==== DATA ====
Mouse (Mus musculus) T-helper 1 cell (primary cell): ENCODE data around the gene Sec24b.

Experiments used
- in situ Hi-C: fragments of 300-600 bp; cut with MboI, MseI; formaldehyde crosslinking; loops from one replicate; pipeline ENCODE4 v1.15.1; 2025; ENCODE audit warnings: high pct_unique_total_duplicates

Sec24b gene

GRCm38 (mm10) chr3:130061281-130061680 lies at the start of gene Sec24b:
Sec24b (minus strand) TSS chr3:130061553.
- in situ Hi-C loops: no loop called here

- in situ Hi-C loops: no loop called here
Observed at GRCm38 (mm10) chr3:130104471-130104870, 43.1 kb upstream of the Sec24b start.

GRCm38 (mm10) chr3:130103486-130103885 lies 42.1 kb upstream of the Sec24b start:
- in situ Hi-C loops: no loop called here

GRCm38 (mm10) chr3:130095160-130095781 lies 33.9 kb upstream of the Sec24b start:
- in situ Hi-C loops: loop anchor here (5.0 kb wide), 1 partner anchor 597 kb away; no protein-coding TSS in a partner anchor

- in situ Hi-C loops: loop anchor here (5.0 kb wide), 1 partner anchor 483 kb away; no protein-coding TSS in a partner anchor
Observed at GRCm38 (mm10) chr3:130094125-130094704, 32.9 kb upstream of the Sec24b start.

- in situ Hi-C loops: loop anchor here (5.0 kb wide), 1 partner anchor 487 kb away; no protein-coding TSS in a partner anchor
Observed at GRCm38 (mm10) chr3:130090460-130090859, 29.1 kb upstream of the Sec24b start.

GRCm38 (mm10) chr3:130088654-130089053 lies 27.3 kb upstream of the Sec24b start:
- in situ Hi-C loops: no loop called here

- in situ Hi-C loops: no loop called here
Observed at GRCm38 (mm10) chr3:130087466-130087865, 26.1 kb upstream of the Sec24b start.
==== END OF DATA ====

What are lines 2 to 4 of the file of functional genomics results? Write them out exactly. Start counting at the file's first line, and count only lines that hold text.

Experiments used
- in situ Hi-C: fragments of 300-600 bp; cut with MboI, MseI; formaldehyde crosslinking; loops from one replicate; pipeline ENCODE4 v1.15.1; 2025; ENCODE audit warnings: high pct_unique_total_duplicates

Sec24b gene